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Lynx - Shadow of the Beast (region free) cart and booklet

€10.50
Lynx - Shadow of the Beast (region free) cart and booklet
Sold out

Lynx - Shadow of the Beast (region free) cart and booklet

€10.50

Used game for the Atari Lynx game console. 

Region free, plays on any Lynx console worldwide.
In-game language is English. Instruction booklet  in English, German, French, Dutch, Spanish, Italian.
Tested, works. Cartridge in very good condition. Instruction booklet in good condition. No box. Please refer to pictures for condition and contents.

Genre: 2D platform 
Number of players: 1 

EAN 077000021670 

Product code PA2081

Shadow of the Beast is a platform game developed by Reflections and published by Psygnosis in 1989. The original version was released for the Amiga, and was later ported to many other systems. The game was known for its graphics, with many colours on screen and up to twelve levels of parallax scrolling backdrops, and for its atmospheric score composed by David Whittaker that used high-quality instrument samples.

It was followed by two sequels, Shadow of the Beast II in 1990 and Shadow of the Beast III in 1993. A remake was released for the PlayStation 4 in May 2016, and included the Amiga original.

Development
Shadow of the Beast was designed by Martin Edmondson and Paul Howarth of Reflections Interactive over the course of nine months, and it was their second 16-bit game after their previous game, Ballistix. Edmondson and Howarth described it as their "most ambitious project to date", and stated that they wanted the game to push both the Amiga and Atari ST to their technical limits. To achieve this, the Amiga version was written first, so that they would take advantage of all of the computer's advanced hardware capabilities. The developers made use of the hardware sprites and scrolling rather than using the blitter, which they felt that the blitter "does not run quite as fast as some people would believe." To get the speed they wanted, the developers employed difficult techniques such as the sprite multiplexing. The game uses up to twelve levels of parallax scrolling, and up to a maximum of 128 colours on screen.

The game was also designed to be as difficult as possible; Edmondson remarked that he liked difficult games at the time and he "used to get frustrated if the game was too easy." The game's cover art was designed by British artist Roger Dean, who has also done cover artwork for other Psygnosis-published games. The music for Shadow of the Beast was composed by David Whittaker. Whittaker wrote six main pieces of music, with each pieces contains its own sub-theme, to "fit the changing scenes in the game." The instruments were created using the Korg M1 synthesiser and then sampled at 20 kHz. Ruben Monteiro's arrangement of the game's music was released in 1999, on an Amiga music compilation album Immortal.

In an interview with The One regarding Shadow of the Beast III's development, the development team behind Beast III note that the original Shadow of the Beast's selling point was its graphics, and Edmondson states that "It was definitely a case of being in the right place at the right time. Apart from how many colours and layers of parallax and monsters we could squeeze on screen, no thought went into it whatsoever", and furthermore calls Shadow of the Beast a "graphics showcase". In regards to Beast I's parallax scrolling, Edmondson expresses that "In Beast I, we chose the most obvious and the easiest way of doing it, but the problem with that was that you couldn't have monsters running over the foreground at the same time. They had to be very spaced out and nowhere near interesting parts of the map." Beast III reused no assets from the first two games, with Edmondson stating with regards to Beast I that "the original code for Beast I was so bad. It was the first thing we really did seriously and when you look back on it, it's very slow and inefficient and could have been done 10 times better."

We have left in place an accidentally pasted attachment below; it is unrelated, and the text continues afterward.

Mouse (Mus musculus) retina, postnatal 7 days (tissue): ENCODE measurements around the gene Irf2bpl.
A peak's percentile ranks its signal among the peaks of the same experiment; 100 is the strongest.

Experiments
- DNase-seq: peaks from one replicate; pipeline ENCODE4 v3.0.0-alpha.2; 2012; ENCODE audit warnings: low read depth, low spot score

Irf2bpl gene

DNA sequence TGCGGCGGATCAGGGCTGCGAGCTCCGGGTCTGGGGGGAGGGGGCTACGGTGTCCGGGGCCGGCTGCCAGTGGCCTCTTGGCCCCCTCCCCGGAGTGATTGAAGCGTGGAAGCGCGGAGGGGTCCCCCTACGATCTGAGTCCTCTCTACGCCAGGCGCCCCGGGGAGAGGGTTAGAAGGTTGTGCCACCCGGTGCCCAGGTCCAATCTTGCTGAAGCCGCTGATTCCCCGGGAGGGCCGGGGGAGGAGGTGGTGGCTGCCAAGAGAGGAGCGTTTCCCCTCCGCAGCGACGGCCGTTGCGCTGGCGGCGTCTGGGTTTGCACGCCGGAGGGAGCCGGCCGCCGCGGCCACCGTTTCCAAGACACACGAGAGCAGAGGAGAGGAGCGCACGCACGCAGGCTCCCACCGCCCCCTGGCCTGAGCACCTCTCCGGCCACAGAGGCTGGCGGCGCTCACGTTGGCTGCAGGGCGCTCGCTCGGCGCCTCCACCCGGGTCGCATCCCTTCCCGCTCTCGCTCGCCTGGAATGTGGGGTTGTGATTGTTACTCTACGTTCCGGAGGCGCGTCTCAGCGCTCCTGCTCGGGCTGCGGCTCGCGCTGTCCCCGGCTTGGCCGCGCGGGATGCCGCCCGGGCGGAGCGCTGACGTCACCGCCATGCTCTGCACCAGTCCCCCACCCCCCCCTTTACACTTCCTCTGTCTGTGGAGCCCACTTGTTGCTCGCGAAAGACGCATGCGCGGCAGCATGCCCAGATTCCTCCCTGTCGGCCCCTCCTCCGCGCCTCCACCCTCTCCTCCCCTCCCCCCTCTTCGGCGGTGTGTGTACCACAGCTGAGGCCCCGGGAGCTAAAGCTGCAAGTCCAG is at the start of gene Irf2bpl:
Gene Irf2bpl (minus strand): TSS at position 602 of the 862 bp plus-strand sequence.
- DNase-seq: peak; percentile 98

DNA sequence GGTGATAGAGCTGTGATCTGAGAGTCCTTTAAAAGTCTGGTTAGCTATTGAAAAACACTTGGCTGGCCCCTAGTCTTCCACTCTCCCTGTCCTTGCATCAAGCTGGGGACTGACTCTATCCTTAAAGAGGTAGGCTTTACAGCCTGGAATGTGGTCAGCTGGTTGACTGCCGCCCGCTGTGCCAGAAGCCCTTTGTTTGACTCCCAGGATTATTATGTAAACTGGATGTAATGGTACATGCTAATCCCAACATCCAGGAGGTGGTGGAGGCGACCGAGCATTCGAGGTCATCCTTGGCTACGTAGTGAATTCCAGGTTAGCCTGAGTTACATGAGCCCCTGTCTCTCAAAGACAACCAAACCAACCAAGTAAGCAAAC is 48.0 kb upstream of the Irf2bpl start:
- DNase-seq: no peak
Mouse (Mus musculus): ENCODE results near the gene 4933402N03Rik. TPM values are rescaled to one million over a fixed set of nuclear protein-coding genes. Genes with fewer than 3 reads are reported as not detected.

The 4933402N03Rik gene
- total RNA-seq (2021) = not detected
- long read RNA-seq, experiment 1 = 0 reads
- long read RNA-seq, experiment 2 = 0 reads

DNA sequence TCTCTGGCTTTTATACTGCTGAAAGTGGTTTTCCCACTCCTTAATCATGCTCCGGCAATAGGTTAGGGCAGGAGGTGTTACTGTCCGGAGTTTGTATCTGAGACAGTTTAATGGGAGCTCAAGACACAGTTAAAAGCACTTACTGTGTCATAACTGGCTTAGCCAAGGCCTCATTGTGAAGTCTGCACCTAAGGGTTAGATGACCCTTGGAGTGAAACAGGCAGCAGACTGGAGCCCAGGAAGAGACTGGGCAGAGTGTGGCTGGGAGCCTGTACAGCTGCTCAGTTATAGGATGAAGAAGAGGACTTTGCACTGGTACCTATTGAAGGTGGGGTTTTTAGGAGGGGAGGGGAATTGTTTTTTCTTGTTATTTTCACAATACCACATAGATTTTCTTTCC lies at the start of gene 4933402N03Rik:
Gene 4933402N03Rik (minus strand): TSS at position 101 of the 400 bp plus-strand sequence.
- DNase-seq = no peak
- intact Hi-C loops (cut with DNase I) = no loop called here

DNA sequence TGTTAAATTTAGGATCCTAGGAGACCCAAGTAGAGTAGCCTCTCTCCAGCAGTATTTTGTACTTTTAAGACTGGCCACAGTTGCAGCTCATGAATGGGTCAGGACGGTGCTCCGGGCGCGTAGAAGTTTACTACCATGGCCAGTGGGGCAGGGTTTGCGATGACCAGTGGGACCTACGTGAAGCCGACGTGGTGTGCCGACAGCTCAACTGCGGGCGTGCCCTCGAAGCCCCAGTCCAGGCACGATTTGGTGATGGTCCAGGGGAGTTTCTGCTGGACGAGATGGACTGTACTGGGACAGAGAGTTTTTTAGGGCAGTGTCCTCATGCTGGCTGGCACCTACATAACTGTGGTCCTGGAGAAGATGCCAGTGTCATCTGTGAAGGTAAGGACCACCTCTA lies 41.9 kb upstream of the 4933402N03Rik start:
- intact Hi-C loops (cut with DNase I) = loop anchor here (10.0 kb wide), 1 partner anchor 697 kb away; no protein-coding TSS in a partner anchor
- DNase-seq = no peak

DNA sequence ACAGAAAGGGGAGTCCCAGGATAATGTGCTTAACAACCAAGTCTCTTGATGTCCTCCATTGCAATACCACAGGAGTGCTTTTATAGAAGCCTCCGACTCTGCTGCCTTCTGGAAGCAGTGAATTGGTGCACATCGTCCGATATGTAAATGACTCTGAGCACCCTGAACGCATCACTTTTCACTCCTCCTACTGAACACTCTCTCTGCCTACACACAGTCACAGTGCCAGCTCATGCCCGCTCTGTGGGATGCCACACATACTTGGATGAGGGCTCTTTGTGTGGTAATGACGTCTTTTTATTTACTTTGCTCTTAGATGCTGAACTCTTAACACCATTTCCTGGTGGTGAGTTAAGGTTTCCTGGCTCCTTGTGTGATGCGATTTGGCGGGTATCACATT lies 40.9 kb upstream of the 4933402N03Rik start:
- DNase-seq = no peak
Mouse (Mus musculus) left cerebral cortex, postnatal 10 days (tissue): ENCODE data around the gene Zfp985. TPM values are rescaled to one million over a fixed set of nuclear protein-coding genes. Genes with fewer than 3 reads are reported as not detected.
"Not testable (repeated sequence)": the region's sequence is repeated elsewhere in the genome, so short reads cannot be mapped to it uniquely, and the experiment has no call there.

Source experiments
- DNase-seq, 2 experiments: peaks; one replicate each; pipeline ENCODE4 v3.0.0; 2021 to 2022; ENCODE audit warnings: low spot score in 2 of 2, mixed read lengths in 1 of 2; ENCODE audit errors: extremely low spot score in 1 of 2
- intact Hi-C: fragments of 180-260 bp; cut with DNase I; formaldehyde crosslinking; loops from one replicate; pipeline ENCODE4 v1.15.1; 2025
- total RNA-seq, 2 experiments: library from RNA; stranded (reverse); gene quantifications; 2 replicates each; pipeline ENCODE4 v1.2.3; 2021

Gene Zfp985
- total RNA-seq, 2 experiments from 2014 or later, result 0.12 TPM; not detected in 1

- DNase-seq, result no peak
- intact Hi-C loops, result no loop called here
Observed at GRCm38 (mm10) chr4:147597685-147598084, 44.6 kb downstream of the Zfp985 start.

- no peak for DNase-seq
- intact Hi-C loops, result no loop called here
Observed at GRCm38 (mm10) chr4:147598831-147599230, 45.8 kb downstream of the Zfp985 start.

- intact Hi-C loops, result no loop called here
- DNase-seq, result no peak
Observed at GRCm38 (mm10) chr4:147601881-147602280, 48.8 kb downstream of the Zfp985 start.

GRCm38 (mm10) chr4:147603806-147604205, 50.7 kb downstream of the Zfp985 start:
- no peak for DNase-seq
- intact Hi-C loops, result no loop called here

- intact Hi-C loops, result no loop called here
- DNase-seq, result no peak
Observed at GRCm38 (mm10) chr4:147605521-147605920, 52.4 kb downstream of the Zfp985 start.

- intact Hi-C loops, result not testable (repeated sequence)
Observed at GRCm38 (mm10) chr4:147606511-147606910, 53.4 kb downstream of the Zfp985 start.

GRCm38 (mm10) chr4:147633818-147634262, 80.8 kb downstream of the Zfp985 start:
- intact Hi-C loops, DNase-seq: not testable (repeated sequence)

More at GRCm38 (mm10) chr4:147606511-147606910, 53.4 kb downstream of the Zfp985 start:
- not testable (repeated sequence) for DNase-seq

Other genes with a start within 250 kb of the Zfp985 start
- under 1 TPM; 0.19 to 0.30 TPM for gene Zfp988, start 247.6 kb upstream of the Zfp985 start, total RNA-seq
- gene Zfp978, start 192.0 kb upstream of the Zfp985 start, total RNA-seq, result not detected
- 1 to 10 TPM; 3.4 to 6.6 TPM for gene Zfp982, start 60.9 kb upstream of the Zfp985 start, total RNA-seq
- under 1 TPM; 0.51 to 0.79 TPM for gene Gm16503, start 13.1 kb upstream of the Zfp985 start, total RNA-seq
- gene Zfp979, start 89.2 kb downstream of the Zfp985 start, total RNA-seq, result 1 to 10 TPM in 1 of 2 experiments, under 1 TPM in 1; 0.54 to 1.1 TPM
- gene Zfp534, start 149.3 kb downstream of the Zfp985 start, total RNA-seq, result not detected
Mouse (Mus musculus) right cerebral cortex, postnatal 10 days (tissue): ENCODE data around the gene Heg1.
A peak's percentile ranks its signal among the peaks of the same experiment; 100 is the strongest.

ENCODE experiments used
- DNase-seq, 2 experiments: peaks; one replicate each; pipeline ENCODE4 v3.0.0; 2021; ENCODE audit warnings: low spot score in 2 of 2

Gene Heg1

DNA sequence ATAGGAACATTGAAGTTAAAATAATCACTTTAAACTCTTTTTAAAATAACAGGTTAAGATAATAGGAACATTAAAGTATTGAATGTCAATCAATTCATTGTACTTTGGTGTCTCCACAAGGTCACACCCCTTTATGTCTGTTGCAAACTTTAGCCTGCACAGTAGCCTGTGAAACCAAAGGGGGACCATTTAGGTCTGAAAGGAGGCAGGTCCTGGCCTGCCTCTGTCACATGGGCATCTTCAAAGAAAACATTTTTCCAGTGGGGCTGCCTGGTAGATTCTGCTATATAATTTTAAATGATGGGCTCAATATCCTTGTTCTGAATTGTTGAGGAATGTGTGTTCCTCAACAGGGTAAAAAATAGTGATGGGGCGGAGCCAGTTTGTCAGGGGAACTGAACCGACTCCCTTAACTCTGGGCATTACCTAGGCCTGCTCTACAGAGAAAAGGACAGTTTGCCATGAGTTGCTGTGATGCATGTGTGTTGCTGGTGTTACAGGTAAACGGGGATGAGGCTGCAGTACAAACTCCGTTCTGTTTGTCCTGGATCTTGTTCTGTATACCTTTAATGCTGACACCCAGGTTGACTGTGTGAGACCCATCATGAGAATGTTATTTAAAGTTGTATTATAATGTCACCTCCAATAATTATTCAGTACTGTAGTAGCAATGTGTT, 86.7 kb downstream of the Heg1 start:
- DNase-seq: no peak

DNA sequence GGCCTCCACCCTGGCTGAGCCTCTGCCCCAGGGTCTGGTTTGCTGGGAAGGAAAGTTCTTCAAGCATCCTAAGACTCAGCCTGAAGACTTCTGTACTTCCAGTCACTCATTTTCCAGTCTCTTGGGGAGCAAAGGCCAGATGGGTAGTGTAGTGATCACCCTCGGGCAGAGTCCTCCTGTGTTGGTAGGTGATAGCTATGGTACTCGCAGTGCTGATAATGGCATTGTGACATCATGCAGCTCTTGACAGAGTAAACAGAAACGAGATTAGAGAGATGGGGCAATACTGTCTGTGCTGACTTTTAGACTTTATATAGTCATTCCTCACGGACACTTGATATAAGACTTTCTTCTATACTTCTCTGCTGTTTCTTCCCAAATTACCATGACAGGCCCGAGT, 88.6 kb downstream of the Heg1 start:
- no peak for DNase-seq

Shadow of the Beast was released in 1989 by Psygnosis. It was initially retailed for £35, and was bundled with a T-shirt. It has been ported for various other platforms since its original release. It was ported to the Atari ST by Eldritch the Cat. It was ported to the ZX Spectrum and the Amstrad CPC by Gremlin Graphics, to the TurboGrafx-16's Super CD-ROM² System and the Commodore 64 by DMA Design, to the Mega Drive by WJS Design, to the Atari Lynx by Digital Developments, to the Master System by TecMagik, and to the FM Towns by Tim Ansell of Creative Assembly. An Atari 8-bit version was in development in 1990 to be published by Harlequin, but it was never finished due to collapse of the company. A port for the Super Nintendo Entertainment System titled Super Shadow of the Beast was shown at the 1992 Summer Consumer Electronics Show, and it was planned to be released by Information Global Service, however it never materialised. The Mega Drive and Super CD-ROM² versions of Shadow of the Beast were released in Japan by Victor Interactive Software on 27 March 1992. The FM Towns and Super CD-ROM² versions feature a soundtrack arranged by Chris Howlett and Ian Henderson of DC Productions.

References in other games
Graphics from Shadow of the Beast and Shadow of the Beast II were featured in two special levels in the original Lemmings game (Amiga, Genesis, PC, Super NES, and Atari ST versions), called "A Beast of a Level" and "A Beast II of a Level". These references were supported by cameo versions of the title music from each version, in this case both pieces were arranged by Tim Wright.

Source: Wikipedia